Jun 15,2007 00:00
It's cold, dark and breezy, not the greatest of conditions for a day (or night) at the beach, but good enough, maybe, for grunion.
Grunion, of course, are those small fish that famously slither ashore at this time of year to mate and spawn on sandy beaches. Only a few fish species in the world do such a thing.
"One of the big questions is what happens when we do things like replenish sand on eroding beaches, which we regularly do," said Ray Wolcott, a professor of oceanography at Palomar College in north San Diego County. "Does it harm the fish? Can it be done in such a way that it's acceptable to both humans and grunion?"
Such queries are why Wolcott and his students are here, just north of the pier at Oceanside, Calif., and just south of midnight. Like sentinels, they stand at water's edge, eyes and flashlights aimed at the receding water and wet sand.
They're looking for grunion - and with them, answers.
California grunion (Leuresthes tenuis) spawn intermittently from March through August, coming ashore at high tide during the first few nights each month after a full or new moon.
"To anthropomorphize a bit, the fish are out there waiting," says Wolcott, pointing to the ocean just beyond the breaking waves. "The group will send in a few scouts, young males, to see what the beach is like, whether it's suitable for spawning or whether there are predators about."
The scouts report back by wiggling their tails or something. If they don't come back at all, that probably tells the group there are too many predators."
Sure enough, Wolcott's students begin reporting sightings of individual grunion squirming ashore. The fish aren't much to look at: A full-sized grunion looks a bit like an underfed anchovy, 5 to 7 inches long, silver and slender.
Following the scouts come the females. As waves break on the beach, they swim as far up the slope as they can, then arch their backs and begin digging holes with their tails. In seconds, they are up to their fins in sand and anxious males, who gather around them - one, two, a half dozen.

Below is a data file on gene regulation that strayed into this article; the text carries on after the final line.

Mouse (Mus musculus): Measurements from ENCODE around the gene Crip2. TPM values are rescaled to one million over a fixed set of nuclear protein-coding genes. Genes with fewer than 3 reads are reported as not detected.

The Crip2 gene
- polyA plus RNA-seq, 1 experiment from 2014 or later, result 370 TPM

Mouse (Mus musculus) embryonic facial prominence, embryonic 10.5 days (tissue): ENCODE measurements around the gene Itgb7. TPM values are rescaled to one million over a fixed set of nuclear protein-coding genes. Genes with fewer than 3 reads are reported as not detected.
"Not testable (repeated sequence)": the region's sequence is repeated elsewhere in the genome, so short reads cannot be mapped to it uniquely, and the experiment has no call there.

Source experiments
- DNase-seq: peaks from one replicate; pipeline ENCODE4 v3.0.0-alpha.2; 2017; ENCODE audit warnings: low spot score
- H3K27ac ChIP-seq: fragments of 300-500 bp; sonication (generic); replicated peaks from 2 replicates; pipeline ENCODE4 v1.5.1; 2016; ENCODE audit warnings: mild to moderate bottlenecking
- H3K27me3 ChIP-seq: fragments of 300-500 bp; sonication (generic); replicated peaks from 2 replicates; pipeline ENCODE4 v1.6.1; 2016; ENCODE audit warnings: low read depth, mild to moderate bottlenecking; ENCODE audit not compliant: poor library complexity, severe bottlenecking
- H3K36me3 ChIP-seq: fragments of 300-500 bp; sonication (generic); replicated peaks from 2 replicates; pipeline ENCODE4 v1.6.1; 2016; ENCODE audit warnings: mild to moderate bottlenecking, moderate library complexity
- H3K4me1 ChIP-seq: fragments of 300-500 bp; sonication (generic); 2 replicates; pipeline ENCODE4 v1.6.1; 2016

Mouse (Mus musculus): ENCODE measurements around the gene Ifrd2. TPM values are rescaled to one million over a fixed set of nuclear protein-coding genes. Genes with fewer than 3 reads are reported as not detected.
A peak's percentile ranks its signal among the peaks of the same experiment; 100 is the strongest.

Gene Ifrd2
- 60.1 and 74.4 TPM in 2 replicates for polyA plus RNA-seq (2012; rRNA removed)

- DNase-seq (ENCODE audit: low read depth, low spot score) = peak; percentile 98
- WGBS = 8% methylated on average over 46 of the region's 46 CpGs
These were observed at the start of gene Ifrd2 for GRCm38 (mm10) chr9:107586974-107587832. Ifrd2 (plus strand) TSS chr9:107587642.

The female quickly lays her eggs, 1,600 to 3,600 ova, each smaller than a pinhead and colored bright orange. At the same time, males curve their bodies around her protruding head and release milt - a milky seminal fluid that will flow down the female's body and fertilize the buried eggs.
Their job done, the males immediately depart. The half-buried female takes a bit longer to wiggle free before she, too, washes back out to sea.
The whole reproductive act can take less than half a minute. The fish are skittish and shy, wiggling parentheses on the sand. A flashlight beam sends them flip-flopping back to deeper water, males especially, though once a run has begun in earnest, says Wolcott, "you could turn spotlights on the beach and nothing will stop them."
But Wolcott and his students are more interested in where exactly the grunion take care of business. The researchers want to answer two questions in particular: What is the slope of the beach where the grunion come ashore? And what is the sand like where the grunion lay their eggs?
Surprisingly, very little is known conclusively about either question. Despite sometimes spectacular runs involving tens of thousands of fish, grunion are not an especially abundant species, and their range is relatively limited, from Point Abreojos in Baja California north to Point Conception near Santa Barbara, Calif.
Their biology is mostly a mystery. They have no teeth, and are presumed to eat organisms like plankton or tiny crustaceans. Mostly, it seems, grunion serve as a link in the larger marine food chain. Their eggs are eaten by shore birds, flies, sand worms and beetles. Most never make it to adulthood. If they do, they may be eaten by bigger fish and sometimes people, though it's unclear why in the case of the latter.
"Frankly, I've never seen the point," said Karen Martin, a biologist at Pepperdine University who studies grunion. "There's really no meat on them. I know people eat them, sometimes for cultural reasons, but mostly I think they eat them because they can."
Using a global positioning system device, Wolcott records the locations of noteworthy grunion runs, which are rated on a Walker scale of zero to five.